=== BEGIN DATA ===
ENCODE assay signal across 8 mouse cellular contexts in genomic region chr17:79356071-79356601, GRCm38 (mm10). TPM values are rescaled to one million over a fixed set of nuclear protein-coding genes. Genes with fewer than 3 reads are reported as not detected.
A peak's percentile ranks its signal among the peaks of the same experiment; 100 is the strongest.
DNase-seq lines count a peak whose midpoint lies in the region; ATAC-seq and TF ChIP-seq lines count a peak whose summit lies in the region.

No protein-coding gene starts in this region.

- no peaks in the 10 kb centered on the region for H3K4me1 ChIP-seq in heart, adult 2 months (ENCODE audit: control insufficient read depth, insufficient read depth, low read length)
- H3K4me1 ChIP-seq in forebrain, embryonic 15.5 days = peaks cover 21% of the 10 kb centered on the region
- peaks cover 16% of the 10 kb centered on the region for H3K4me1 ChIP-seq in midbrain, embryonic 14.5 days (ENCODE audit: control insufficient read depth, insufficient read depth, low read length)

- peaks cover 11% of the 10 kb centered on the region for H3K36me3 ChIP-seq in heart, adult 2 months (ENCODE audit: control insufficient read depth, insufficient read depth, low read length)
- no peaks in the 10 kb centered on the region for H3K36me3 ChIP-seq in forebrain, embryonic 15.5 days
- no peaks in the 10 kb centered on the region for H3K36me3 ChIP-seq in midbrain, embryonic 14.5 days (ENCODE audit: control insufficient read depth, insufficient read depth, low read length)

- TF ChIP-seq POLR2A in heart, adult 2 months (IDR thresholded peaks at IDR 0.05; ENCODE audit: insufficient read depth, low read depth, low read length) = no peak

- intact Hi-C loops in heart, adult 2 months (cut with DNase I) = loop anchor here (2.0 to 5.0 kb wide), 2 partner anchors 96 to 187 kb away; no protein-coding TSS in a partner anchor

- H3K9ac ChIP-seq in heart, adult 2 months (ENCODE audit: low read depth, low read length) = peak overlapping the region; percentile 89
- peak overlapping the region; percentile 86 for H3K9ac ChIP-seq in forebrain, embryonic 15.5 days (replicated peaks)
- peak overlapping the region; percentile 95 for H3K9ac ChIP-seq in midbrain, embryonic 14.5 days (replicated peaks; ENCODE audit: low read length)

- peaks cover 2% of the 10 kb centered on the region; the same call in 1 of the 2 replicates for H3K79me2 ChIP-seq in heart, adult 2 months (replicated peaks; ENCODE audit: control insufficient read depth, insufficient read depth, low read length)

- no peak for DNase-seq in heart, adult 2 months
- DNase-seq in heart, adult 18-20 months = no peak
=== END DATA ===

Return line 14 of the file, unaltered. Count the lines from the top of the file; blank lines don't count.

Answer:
- peak overlapping the region; percentile 86 for H3K9ac ChIP-seq in forebrain, embryonic 15.5 days (replicated peaks)